The recipient of a data request must respond without undue delay and, in any event, within one month. This starts on the day the organisation receives the request (even if this is a weekend or bank holiday) and ends on the corresponding date of the next month.
If the corresponding calendar date does not exist because the following month has fewer days, the end date is the last day of the month. If the end date falls on a weekend or bank holiday, the calendar month ends on the next working day.
If a number of requests have been made, or the request is complex, organisations may require extra time. Where this is the case, they can generally take up to an extra two months to respond. Organisations should inform the person making the request within one month of receiving the request if they need more time and explain why.
See the ICO guidance on time limits for more information.
The recipient of the request is required to provide the information requested in an 'intelligible form' - which essentially means in a form that most people would be able to understand using clean, plain language.
Proof of ID
Organisations may require proof of ID to carry out identity verification for security reasons. Such checks will often form part of an organisation’s measures to protect personal data from unauthorised access.
If the recipient of the request has doubts about the identity of the person making the request they can ask for more information. However, it is important that they only request information that is necessary to confirm who the individual is. The key to this is proportionality.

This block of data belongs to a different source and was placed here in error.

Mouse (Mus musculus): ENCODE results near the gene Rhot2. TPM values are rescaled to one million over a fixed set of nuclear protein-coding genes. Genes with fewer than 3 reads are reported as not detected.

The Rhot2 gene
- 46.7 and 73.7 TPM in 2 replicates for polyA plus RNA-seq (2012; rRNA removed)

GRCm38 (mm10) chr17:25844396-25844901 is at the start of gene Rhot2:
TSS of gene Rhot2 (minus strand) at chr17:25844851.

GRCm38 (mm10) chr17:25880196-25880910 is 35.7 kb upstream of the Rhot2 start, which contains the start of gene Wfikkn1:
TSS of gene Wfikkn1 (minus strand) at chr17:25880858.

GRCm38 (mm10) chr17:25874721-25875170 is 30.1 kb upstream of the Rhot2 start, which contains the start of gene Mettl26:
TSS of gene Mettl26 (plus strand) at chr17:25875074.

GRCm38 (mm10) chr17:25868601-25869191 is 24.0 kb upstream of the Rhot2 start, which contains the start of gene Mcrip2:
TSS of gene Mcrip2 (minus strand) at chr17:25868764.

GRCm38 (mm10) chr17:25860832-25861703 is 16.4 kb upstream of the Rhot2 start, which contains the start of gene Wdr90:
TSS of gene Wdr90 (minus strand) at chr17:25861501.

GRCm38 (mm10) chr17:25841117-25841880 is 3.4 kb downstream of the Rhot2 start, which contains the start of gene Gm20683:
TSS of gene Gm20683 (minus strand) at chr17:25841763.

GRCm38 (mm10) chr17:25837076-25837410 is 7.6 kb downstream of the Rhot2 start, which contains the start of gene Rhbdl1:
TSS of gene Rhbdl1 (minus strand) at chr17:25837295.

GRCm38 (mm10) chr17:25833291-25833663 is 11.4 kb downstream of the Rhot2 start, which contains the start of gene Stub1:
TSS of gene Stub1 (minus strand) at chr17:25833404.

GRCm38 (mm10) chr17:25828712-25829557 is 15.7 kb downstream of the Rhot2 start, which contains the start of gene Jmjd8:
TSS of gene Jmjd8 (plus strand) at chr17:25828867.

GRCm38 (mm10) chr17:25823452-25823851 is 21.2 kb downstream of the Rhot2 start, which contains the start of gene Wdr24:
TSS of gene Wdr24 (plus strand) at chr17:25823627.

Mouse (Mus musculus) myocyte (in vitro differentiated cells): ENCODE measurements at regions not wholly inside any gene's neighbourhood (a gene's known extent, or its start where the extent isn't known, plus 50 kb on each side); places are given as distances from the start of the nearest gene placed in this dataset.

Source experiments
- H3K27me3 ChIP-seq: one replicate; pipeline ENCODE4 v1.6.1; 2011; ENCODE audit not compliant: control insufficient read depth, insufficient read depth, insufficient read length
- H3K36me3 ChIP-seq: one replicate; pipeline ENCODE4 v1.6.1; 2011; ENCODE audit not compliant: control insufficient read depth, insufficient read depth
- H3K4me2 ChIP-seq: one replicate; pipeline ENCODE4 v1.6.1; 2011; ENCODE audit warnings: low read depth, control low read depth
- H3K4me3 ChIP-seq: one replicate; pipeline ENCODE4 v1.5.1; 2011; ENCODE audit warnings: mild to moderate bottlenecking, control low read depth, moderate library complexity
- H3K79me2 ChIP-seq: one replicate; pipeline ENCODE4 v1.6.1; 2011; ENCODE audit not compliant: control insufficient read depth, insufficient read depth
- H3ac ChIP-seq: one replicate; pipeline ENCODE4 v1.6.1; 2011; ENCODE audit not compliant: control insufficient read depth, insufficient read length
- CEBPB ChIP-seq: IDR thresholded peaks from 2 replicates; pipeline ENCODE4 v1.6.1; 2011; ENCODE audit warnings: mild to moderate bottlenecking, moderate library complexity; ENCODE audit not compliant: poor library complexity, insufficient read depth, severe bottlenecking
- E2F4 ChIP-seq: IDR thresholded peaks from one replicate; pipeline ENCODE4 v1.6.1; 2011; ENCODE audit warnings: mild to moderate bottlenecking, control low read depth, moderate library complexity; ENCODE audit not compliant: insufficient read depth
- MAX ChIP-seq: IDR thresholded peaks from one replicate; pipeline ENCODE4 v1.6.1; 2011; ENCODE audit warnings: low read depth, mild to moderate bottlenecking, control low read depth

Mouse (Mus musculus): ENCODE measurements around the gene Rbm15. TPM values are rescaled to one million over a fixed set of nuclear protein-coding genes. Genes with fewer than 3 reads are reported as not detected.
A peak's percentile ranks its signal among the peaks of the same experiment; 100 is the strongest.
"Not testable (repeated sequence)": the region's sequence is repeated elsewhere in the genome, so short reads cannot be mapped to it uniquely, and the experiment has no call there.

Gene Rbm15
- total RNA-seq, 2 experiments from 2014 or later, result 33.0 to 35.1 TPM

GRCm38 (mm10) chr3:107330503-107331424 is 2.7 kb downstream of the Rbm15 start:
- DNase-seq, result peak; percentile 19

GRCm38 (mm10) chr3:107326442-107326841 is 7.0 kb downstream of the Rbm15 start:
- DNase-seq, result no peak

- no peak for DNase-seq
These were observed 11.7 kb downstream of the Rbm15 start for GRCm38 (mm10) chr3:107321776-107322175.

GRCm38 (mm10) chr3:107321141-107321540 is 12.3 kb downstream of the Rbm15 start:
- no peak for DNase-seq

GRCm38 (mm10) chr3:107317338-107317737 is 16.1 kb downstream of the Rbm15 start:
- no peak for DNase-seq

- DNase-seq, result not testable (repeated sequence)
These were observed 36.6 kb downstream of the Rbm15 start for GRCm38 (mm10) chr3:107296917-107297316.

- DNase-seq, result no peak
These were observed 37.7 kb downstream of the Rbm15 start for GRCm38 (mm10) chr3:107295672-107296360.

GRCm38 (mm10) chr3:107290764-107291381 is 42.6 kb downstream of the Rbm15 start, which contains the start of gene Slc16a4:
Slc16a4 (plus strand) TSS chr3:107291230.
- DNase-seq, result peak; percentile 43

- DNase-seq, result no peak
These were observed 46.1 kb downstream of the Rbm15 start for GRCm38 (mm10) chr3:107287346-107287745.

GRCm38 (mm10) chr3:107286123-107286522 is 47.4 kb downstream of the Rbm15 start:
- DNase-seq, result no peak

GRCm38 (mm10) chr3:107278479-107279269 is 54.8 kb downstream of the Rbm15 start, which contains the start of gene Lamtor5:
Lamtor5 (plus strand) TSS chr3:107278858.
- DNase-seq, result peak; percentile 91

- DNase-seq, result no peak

Where more information is needed to confirm the individual’s identity before their request can be responded to, they should be informed of this as soon as possible. If proof of identity is requested, the one-month time limit doesn’t start until the proof of ID has been received by the organisation.
For more information, see the ICO guidance on responding to data protection requests.
In most situations, organisations should comply with data protection requests free of charge. However, an organisation may be able to charge a fee:
to cover their administrative costs, if the organisation finds the request to be ‘manifestly unfounded or excessive’ (eg the request was made to harass or disrupt the organisation or the person doesn’t have a genuine intention of accessing their information)
if the individual ask for additional copies of the information after a request
If an organisation can charge a fee, the one-month time limit doesn’t start until the fee has been paid by you and received by the organisation.
Read the ICO guidance on responding to data protection requests for more information.